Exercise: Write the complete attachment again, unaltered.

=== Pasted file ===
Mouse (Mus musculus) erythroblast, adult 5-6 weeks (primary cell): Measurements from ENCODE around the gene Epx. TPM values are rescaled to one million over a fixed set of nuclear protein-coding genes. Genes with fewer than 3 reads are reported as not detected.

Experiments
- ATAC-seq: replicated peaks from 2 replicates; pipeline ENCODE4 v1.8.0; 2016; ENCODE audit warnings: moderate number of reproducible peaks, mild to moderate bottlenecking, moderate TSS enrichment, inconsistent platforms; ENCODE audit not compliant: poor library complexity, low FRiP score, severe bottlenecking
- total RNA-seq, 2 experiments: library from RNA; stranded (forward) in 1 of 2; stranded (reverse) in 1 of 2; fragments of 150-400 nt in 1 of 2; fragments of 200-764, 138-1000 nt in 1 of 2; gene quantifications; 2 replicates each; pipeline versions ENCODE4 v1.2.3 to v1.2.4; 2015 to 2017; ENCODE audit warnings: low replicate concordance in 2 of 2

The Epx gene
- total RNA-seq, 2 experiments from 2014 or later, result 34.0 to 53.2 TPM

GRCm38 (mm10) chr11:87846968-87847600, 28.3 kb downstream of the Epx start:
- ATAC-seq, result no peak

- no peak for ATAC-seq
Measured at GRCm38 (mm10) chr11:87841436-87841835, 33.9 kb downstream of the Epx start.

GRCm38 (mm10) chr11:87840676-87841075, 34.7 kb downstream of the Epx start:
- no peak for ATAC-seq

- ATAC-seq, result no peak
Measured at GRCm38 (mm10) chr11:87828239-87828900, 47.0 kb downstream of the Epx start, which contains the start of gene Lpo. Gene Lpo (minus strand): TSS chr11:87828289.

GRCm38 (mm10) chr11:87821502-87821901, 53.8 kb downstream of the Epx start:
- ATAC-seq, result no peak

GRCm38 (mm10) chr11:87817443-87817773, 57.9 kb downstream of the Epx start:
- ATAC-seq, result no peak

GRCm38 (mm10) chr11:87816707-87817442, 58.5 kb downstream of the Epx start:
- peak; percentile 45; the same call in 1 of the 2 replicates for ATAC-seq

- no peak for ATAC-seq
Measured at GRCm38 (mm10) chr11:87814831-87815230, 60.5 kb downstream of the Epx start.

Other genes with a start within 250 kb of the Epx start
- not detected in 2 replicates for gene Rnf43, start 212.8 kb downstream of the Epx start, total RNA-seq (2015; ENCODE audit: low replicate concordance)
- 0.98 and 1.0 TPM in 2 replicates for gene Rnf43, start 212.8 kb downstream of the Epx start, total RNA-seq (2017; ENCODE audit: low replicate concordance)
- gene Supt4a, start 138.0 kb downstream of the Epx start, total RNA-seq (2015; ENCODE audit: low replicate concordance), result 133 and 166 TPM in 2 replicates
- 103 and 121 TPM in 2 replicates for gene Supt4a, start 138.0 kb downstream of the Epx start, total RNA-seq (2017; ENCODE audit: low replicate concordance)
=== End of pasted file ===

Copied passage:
Mouse (Mus musculus) erythroblast, adult 5-6 weeks (primary cell): Measurements from ENCODE around the gene Epx. TPM values are rescaled to one million over a fixed set of nuclear protein-coding genes. Genes with fewer than 3 reads are reported as not detected.

Experiments
- ATAC-seq: replicated peaks from 2 replicates; pipeline ENCODE4 v1.8.0; 2016; ENCODE audit warnings: moderate number of reproducible peaks, mild to moderate bottlenecking, moderate TSS enrichment, inconsistent platforms; ENCODE audit not compliant: poor library complexity, low FRiP score, severe bottlenecking
- total RNA-seq, 2 experiments: library from RNA; stranded (forward) in 1 of 2; stranded (reverse) in 1 of 2; fragments of 150-400 nt in 1 of 2; fragments of 200-764, 138-1000 nt in 1 of 2; gene quantifications; 2 replicates each; pipeline versions ENCODE4 v1.2.3 to v1.2.4; 2015 to 2017; ENCODE audit warnings: low replicate concordance in 2 of 2

The Epx gene
- total RNA-seq, 2 experiments from 2014 or later, result 34.0 to 53.2 TPM

GRCm38 (mm10) chr11:87846968-87847600, 28.3 kb downstream of the Epx start:
- ATAC-seq, result no peak

- no peak for ATAC-seq
Measured at GRCm38 (mm10) chr11:87841436-87841835, 33.9 kb downstream of the Epx start.

GRCm38 (mm10) chr11:87840676-87841075, 34.7 kb downstream of the Epx start:
- no peak for ATAC-seq

- ATAC-seq, result no peak
Measured at GRCm38 (mm10) chr11:87828239-87828900, 47.0 kb downstream of the Epx start, which contains the start of gene Lpo. Gene Lpo (minus strand): TSS chr11:87828289.

GRCm38 (mm10) chr11:87821502-87821901, 53.8 kb downstream of the Epx start:
- ATAC-seq, result no peak

GRCm38 (mm10) chr11:87817443-87817773, 57.9 kb downstream of the Epx start:
- ATAC-seq, result no peak

GRCm38 (mm10) chr11:87816707-87817442, 58.5 kb downstream of the Epx start:
- peak; percentile 45; the same call in 1 of the 2 replicates for ATAC-seq

- no peak for ATAC-seq
Measured at GRCm38 (mm10) chr11:87814831-87815230, 60.5 kb downstream of the Epx start.

Other genes with a start within 250 kb of the Epx start
- not detected in 2 replicates for gene Rnf43, start 212.8 kb downstream of the Epx start, total RNA-seq (2015; ENCODE audit: low replicate concordance)
- 0.98 and 1.0 TPM in 2 replicates for gene Rnf43, start 212.8 kb downstream of the Epx start, total RNA-seq (2017; ENCODE audit: low replicate concordance)
- gene Supt4a, start 138.0 kb downstream of the Epx start, total RNA-seq (2015; ENCODE audit: low replicate concordance), result 133 and 166 TPM in 2 replicates
- 103 and 121 TPM in 2 replicates for gene Supt4a, start 138.0 kb downstream of the Epx start, total RNA-seq (2017; ENCODE audit: low replicate concordance)